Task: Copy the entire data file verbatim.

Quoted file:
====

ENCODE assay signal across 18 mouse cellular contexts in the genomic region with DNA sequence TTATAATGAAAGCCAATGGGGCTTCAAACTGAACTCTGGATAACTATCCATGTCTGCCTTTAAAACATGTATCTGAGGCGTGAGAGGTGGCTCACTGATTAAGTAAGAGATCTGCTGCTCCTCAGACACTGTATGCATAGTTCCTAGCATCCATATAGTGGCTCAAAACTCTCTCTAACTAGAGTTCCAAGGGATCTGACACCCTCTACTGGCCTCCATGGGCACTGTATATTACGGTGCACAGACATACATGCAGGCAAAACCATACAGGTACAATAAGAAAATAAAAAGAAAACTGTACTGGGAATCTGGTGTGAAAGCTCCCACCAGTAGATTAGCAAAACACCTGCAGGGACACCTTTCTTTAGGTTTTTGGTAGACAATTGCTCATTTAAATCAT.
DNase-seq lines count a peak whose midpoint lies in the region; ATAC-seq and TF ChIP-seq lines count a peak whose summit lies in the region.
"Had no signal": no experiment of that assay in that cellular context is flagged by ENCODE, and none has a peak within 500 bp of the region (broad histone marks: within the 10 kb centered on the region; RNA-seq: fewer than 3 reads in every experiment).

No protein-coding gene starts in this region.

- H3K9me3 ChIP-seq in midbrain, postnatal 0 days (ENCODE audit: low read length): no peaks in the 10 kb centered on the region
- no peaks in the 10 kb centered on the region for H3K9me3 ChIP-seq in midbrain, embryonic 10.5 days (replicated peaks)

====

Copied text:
ENCODE assay signal across 18 mouse cellular contexts in the genomic region with DNA sequence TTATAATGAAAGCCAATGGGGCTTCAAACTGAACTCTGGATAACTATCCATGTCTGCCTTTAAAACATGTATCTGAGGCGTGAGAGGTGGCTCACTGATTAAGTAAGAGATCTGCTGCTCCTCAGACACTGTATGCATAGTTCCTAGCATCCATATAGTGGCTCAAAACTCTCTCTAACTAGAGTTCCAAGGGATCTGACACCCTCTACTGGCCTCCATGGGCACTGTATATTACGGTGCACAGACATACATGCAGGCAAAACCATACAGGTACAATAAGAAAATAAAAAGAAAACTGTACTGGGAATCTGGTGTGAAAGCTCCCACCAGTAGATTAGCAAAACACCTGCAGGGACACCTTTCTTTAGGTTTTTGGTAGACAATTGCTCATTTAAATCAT.
DNase-seq lines count a peak whose midpoint lies in the region; ATAC-seq and TF ChIP-seq lines count a peak whose summit lies in the region.
"Had no signal": no experiment of that assay in that cellular context is flagged by ENCODE, and none has a peak within 500 bp of the region (broad histone marks: within the 10 kb centered on the region; RNA-seq: fewer than 3 reads in every experiment).

No protein-coding gene starts in this region.

- H3K9me3 ChIP-seq in midbrain, postnatal 0 days (ENCODE audit: low read length): no peaks in the 10 kb centered on the region
- no peaks in the 10 kb centered on the region for H3K9me3 ChIP-seq in midbrain, embryonic 10.5 days (replicated peaks)